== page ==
Determining Child Support Payments

Child Support

Child SupportTo effectively establish stable and consistent child support arrangements, the government mandates that states must use specific guidelines. While the specific guidelines differ from one state to another, below are the general factors considered when determining child support awards.

Income of Both Parents

The majority of state guidelines factor in both parents’ income. The amount of the parents’ combined income aids in determining the specific sum they may be mandated to deliver as child support. There are some states that factor in net income, while some states factor in gross income.

Deductions

The court allows deductions for parents providing child support from a previous marriage. To qualify for deductions, the court should have ordered the parent to pay child support, and the parent must consistently be paying for it. However, a parent can’t make income deductions for supporting subsequent children or spouses.

Childcare Costs

Most states take into account the average amount a parent should spend on childcare costs. There are some states that will modify the allowable amount of these costs to factor in the federal Child Dependent Care Tax Credit.

Healthcare Costs

Provo child support attorneys from Buhler Thomas Law, P.C. say child support arrangements also state who must pay for a child’s health care insurance. The specific amount is added to the base child support arrangement and is credited to the parent paying for it.

Miscellaneous Expenses

The court may increase the basic child support arrangement to factor in other special expenses like the educational requirements of handicapped or special needs children. The court also considers visitation expenses. The non custodial parent receives the credit.

Other factors come into play when the court deliberates child support arrangements. Parents must ensure that the outcome is in the best interest of the child and will be beneficial and fair to everyone concerned.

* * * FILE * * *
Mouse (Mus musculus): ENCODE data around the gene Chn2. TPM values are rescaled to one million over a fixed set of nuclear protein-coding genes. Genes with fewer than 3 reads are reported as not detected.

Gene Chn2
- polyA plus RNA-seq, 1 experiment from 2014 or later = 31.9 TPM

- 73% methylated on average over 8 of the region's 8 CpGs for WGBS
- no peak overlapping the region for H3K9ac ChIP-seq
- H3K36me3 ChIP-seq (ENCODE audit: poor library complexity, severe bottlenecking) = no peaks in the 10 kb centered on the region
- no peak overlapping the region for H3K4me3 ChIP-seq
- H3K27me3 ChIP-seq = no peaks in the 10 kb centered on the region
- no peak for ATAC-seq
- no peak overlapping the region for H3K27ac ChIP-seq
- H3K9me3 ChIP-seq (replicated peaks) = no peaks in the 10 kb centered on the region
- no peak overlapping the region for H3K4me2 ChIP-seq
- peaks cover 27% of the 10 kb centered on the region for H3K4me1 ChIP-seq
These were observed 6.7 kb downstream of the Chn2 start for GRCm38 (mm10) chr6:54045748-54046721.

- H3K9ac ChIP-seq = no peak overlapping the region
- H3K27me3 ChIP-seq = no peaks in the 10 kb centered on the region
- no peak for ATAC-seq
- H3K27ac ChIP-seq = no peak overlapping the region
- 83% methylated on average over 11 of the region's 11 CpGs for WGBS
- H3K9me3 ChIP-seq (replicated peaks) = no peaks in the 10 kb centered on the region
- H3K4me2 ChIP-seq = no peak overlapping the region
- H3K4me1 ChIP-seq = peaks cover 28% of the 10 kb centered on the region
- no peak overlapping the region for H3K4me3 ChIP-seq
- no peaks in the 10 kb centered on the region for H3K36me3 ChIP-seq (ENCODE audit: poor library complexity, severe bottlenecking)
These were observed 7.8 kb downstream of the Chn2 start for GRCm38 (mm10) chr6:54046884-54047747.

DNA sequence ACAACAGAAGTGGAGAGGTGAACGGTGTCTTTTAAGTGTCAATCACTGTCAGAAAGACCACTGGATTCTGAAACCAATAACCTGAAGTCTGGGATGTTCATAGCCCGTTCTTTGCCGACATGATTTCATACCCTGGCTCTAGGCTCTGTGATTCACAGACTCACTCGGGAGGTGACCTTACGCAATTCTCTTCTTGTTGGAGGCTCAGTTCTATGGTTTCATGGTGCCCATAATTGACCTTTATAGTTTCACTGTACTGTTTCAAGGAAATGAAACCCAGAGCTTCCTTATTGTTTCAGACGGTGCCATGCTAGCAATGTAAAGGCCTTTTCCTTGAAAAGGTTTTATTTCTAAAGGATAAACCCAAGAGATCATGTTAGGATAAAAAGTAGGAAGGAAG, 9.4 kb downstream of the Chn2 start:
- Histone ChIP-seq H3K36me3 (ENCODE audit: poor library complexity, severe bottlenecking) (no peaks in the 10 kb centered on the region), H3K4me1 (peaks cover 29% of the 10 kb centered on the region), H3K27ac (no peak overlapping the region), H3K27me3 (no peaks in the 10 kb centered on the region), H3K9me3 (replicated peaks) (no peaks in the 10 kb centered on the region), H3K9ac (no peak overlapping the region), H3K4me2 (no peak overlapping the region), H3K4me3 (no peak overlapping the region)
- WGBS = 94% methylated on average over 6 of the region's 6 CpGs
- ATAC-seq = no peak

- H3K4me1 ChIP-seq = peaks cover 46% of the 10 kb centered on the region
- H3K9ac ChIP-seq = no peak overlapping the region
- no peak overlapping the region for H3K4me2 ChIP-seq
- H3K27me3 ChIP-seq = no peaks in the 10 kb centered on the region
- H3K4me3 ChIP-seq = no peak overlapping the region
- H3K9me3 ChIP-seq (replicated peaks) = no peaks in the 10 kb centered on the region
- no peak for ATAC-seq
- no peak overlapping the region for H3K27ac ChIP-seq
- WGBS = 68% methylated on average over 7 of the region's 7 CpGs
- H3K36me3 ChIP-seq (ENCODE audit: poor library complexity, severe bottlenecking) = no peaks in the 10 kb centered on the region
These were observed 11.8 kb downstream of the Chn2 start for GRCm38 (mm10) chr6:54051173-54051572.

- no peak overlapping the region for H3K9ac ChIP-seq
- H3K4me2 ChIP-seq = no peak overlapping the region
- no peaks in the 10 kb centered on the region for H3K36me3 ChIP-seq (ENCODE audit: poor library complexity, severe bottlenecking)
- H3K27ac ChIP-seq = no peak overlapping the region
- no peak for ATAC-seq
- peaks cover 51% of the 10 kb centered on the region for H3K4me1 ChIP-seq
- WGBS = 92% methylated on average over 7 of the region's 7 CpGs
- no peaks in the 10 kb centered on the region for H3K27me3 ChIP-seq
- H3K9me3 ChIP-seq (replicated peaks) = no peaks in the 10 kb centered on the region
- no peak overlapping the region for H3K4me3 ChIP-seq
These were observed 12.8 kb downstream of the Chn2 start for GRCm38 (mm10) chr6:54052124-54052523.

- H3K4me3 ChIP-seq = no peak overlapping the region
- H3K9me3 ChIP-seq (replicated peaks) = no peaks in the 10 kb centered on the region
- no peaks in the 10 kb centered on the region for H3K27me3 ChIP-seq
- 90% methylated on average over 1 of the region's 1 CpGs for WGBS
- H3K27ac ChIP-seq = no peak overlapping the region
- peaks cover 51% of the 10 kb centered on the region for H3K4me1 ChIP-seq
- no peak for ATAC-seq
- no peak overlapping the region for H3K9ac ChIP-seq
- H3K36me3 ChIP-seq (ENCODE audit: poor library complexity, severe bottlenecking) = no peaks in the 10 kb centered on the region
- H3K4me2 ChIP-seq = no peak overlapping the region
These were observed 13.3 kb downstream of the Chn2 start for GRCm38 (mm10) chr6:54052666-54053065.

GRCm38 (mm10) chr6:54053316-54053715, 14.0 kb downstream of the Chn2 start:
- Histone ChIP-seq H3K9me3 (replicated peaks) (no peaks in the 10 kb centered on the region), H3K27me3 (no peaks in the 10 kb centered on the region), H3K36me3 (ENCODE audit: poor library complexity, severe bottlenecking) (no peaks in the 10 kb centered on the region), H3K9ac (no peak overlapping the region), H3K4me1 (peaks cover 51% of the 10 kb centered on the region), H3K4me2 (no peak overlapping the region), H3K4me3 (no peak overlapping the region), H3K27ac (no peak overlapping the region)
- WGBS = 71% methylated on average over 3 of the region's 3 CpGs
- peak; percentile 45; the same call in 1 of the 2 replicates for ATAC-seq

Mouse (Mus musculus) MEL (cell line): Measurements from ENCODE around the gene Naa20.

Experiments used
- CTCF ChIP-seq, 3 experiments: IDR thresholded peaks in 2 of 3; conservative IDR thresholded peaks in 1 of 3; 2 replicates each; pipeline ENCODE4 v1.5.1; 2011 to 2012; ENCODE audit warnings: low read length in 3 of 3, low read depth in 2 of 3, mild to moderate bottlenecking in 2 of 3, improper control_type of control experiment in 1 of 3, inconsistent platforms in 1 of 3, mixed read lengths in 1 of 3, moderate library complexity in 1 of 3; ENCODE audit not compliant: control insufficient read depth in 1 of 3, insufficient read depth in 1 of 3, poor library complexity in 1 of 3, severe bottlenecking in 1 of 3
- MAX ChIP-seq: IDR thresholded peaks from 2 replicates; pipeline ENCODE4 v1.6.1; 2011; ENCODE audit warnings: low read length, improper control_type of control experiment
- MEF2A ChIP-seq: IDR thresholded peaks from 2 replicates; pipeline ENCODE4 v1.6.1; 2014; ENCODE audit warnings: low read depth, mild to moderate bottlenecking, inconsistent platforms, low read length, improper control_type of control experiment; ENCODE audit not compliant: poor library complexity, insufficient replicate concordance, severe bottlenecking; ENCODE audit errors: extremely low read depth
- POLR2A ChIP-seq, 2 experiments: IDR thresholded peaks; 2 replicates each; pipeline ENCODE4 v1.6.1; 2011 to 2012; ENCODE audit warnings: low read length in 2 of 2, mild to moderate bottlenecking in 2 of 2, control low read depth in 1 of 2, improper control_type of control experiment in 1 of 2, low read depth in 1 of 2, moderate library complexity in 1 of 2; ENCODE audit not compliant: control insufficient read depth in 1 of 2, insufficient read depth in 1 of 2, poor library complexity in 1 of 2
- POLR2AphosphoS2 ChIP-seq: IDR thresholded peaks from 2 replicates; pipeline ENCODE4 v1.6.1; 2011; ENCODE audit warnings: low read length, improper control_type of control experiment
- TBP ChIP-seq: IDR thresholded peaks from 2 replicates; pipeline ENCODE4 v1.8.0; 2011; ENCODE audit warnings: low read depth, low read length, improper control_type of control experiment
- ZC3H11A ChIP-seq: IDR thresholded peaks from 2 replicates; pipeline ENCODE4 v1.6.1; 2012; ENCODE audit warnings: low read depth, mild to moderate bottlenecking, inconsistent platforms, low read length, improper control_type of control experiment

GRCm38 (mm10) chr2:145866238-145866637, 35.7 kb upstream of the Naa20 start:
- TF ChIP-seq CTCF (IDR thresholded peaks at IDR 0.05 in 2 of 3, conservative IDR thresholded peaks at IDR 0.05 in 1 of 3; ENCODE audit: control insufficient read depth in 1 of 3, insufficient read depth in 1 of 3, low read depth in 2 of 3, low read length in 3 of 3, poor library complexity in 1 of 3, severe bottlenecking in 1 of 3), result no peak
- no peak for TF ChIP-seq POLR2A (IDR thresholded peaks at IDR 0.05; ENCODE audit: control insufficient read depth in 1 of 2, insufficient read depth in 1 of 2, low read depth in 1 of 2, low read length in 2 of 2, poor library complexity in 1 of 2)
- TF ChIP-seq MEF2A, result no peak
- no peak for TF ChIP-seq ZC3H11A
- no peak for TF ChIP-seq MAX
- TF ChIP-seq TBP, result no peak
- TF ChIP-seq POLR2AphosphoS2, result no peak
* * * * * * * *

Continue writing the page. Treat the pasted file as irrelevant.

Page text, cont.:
When Do Child Support Payments End?

Child Support

Child SupportA common misconception that majority of people believe is that child support payments automatically stop when a child reaches 18 years old. However, child support laws are different from state to state, such that ending support and graduation don’t necessarily go together.

During a divorce in some states, the court can order a paying parent to provide child support until the child reaches 21 years old. Likewise, majority of states actually require paying parents to pay child support until a child’s high school graduation and in some instances, a child may already be well over 18 years old.

Child Support in Lump Sum

Child support is different from spousal support or alimony. In a lot of states, a waiver for seeking spousal support modification can be legally enforceable. However, a waiver for seeking child support modification is not, even in instances where the waiver was provided in place of a child support payment in lump sum.

Likewise, even if parents agree to a contract concerning child support lump sum payments, it is up to the judge to enforce the child support agreement or not.

Modifying Child Support

Life-changing events including a divorce, separation, injury, health issues, or job loss may warrant modification of a child support order. In this case, a parent can appeal to modify the child support agreement with the help of a St. George attorney. Modifying child support is a court order, and although it won’t immediately end the child support agreement, it will substantially increase or reduce the support payments a parent receives or provides.

Obtaining Legal Advice

Because child support orders don’t end immediately, a paying parent should request for the support payments to end when the child reaches 18 or 21, which is the age of majority in different states or in the event of emancipation.

If you have issues concerning child support orders, you must seek help from an attorney specializing in child support and family law, since every case is different and state laws can vary significantly.